Sunday, 18 November 2018

Sombre day

Ben Sale of the excellent Herts Moths Blog is always a very welcome visitor in Comments here and his last, on my most recent post, was an example. He took a look at the rather sad, dead and unidentified moth which I featured on 4th November - and repeat above - and wondered if it might be something a little rare.

To whit, the Sombre Brocade, a moth from southern France and the Iberian peninsular which isn't even mentioned in my first edition (2003) of the Moth Bible.  It does, however, make an appearance in the current, third edition (2017) after making landfall in Guernesey in 2006 and arriving on the UK mainland in Dorset two years later. Since then, it has been recorded in Cornwall, Devon, Kent and London and is clearly one of an encouraging number of immigrant moths which are making visits, and perhaps a home, amongst us. And will not be discouraged by Brexit.

But is this one?  When I put the photos above on the unfailing helpful Upper Thames Moths blog, the experts Marc Botham and Dave Wilton reckoned that it was a Brindled Green, which struck me as right. At that stage, I had still not heard of the Sombre Brocade and so I was interested, when Ben introduced me to it and I went a-Googling, to find how similar the two moths are.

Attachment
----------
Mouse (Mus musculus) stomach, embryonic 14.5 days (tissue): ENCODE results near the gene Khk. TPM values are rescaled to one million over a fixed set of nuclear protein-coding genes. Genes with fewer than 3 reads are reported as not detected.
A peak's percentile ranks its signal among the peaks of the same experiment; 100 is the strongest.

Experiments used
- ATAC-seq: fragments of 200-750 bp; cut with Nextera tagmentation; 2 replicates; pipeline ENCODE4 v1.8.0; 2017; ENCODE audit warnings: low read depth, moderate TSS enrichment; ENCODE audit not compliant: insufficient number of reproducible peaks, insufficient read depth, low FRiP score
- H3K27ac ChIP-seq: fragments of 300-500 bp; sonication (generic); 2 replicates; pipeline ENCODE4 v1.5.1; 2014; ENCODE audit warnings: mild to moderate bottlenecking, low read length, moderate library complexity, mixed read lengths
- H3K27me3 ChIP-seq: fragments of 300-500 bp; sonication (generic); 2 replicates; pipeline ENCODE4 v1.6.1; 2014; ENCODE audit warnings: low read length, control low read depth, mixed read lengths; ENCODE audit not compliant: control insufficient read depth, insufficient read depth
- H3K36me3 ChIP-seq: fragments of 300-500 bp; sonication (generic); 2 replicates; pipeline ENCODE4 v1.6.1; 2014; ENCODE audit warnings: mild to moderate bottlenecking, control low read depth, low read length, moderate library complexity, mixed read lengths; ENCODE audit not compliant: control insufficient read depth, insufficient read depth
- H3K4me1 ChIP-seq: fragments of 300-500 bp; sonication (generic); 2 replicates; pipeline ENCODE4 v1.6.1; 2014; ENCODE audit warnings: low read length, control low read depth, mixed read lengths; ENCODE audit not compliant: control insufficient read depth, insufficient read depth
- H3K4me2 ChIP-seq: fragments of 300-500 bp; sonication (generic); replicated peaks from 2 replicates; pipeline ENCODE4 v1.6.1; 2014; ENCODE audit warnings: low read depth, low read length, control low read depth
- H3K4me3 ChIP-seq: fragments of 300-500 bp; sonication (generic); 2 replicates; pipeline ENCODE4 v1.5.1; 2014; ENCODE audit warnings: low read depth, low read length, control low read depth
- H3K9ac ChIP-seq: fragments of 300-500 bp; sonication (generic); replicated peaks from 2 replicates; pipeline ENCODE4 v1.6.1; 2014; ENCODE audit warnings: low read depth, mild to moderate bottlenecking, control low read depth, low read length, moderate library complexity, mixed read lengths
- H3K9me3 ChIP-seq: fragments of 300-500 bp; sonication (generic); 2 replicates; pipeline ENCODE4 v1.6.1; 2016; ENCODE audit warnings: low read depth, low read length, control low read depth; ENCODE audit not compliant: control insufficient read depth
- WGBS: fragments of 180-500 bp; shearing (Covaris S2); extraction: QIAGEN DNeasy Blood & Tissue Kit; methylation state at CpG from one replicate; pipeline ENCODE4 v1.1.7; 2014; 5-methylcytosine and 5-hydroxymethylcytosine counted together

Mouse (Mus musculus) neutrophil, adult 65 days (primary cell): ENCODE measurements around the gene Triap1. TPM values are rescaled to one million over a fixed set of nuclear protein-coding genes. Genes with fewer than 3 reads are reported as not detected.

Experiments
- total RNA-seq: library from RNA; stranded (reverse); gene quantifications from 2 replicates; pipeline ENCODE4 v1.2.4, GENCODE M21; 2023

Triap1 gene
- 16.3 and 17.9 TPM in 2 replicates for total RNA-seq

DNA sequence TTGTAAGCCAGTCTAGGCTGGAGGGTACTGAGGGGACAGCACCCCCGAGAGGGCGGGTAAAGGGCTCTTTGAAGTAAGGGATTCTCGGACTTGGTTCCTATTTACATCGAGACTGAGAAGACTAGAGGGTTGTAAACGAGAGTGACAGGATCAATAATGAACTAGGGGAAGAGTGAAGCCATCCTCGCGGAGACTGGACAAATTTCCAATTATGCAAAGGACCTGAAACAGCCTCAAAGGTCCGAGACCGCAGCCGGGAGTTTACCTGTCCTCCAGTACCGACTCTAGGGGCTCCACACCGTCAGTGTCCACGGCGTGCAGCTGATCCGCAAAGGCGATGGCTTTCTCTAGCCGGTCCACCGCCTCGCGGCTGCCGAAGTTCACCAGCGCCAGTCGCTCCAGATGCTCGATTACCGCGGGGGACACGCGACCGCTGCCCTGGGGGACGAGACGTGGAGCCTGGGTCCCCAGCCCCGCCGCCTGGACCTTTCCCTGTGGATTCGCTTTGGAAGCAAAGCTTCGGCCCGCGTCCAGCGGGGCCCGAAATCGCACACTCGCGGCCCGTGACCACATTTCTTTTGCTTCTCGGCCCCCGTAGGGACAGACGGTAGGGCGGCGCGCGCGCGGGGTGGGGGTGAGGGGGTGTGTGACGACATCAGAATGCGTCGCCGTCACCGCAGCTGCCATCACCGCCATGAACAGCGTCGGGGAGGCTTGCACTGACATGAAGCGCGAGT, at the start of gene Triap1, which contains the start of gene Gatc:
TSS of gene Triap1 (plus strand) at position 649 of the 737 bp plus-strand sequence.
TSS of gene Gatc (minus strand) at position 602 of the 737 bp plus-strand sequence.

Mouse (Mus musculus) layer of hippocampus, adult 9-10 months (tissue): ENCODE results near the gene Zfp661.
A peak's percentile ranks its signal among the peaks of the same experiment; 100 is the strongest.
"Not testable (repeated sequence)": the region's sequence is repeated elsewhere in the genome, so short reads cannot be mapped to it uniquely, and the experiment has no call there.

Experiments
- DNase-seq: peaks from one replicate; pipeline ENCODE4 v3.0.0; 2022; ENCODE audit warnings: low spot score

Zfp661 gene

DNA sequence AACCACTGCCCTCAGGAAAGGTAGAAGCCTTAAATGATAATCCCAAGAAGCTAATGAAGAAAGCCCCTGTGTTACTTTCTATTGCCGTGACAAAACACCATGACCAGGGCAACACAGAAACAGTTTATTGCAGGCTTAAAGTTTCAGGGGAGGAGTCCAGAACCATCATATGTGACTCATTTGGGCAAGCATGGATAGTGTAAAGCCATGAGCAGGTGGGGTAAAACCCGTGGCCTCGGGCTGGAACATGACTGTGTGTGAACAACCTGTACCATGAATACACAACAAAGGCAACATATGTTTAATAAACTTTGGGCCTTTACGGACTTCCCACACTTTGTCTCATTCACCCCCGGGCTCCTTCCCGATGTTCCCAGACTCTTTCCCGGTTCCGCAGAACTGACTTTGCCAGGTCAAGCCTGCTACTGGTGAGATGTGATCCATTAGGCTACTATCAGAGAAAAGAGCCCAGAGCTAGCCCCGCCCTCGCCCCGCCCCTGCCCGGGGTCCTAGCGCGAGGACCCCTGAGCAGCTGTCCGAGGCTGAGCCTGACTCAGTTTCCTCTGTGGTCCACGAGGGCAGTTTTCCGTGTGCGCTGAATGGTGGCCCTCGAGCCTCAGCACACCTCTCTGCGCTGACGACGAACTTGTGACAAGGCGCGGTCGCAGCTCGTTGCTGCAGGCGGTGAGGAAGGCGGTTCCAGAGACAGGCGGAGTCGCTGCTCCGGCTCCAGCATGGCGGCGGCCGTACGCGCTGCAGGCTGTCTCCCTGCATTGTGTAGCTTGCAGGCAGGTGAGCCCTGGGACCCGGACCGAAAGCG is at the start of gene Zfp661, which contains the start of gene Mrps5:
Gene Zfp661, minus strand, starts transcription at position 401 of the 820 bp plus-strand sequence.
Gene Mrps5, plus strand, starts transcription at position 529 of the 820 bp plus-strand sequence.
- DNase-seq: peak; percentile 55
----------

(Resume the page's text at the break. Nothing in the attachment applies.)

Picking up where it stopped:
If you look at this interesting post from the Portland Bird Observatory in Dorset towards the end of September, you will see what I mean. And here, above, is their helpful picture of two 'standard' pictures of the Brindled Green and Sombre Brocade, together with a moth which was causing them a certain amount of ID headache, and which turned out to be an SB.

So I have copied their style and append two photos incorporating the forewings of my moth alongside the standards kindly provided by Portland, so that you can ponder and - if so inclined - pass your verdict on to me. However academic the exercise, because the moth is gone and its state and my photos almost certainly unacceptable for definite records, it will at least give you some sympathy for detectives, spies and others who have to puzzle for hours over grainy snapshots of CCTV images.

That's my hand in the background; how beautiful.  My own opinion still tends towards the Brindled Green, but don't let that influence you either way (seeing how I am almost aways wrong). Good luck!

Update: the experts on UTM all reckon that it is, or was, a Brindled Green, but also a useful reminder of the two moths' similarities. We will all have to keep a careful eye in September 2019.

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